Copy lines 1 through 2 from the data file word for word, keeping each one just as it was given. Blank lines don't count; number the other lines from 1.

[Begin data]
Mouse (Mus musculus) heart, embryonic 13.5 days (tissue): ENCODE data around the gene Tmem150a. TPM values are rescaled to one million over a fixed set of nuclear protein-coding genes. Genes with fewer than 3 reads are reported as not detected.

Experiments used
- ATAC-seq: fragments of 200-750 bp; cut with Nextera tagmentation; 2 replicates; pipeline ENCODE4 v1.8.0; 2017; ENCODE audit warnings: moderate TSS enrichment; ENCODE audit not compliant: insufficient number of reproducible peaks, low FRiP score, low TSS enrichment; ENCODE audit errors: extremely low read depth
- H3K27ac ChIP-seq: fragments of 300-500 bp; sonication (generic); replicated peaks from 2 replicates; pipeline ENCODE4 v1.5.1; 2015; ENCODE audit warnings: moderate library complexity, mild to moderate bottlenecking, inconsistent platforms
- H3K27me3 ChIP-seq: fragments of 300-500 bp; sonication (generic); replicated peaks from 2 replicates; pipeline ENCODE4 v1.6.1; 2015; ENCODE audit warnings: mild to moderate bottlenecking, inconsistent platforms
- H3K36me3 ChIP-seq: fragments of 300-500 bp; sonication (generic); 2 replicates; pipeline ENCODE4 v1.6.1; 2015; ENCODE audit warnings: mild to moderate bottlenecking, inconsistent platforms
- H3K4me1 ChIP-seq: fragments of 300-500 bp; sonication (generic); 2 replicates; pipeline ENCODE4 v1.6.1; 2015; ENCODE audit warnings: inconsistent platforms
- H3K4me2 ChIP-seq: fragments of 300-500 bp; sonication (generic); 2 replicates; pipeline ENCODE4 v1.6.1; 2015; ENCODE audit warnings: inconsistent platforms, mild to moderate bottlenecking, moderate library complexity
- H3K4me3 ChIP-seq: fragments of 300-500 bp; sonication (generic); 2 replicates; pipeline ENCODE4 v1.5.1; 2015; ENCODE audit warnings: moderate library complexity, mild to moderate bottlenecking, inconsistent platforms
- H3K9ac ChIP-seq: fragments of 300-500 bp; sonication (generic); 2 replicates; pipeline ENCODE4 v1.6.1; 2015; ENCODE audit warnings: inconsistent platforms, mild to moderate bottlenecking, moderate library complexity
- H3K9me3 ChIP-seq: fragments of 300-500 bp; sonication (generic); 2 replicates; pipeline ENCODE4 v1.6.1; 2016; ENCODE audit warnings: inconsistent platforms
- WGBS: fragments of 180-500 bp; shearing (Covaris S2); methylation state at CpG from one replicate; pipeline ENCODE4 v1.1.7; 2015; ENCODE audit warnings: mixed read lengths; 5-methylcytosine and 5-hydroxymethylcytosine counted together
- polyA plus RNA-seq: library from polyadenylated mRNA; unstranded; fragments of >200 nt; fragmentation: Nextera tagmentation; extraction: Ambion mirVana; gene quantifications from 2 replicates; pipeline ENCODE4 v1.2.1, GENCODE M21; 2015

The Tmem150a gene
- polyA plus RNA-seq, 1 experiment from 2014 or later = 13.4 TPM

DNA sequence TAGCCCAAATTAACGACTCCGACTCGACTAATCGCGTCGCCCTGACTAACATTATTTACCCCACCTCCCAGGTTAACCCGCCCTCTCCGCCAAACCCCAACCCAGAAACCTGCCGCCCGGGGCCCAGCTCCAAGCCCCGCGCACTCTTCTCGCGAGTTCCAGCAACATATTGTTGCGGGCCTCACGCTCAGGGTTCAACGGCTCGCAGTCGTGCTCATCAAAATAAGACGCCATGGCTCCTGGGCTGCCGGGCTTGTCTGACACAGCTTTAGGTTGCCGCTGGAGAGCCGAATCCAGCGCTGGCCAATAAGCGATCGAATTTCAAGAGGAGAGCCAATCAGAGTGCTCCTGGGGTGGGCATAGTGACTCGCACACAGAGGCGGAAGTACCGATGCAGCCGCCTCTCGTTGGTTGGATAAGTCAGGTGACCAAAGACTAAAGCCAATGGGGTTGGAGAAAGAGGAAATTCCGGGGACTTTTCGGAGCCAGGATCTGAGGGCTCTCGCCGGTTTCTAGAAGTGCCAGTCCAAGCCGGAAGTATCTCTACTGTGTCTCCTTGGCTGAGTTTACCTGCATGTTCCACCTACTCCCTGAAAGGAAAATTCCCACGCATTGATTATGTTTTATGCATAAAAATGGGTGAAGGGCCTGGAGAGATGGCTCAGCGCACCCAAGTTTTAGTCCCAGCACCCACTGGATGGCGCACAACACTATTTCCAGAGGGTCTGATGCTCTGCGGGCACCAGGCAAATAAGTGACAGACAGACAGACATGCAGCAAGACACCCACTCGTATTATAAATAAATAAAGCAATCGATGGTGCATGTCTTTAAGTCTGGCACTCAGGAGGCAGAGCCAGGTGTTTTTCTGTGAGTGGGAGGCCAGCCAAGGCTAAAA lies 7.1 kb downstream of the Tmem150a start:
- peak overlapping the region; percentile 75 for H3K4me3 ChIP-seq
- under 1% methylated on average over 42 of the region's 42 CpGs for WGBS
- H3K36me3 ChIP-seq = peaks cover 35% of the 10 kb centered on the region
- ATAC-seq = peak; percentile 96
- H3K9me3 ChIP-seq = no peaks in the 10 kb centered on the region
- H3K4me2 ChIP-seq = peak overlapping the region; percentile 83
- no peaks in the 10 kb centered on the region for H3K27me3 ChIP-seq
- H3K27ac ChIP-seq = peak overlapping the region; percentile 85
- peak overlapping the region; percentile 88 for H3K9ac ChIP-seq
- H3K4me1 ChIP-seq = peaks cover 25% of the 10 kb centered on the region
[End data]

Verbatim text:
Mouse (Mus musculus) heart, embryonic 13.5 days (tissue): ENCODE data around the gene Tmem150a. TPM values are rescaled to one million over a fixed set of nuclear protein-coding genes. Genes with fewer than 3 reads are reported as not detected.

Experiments used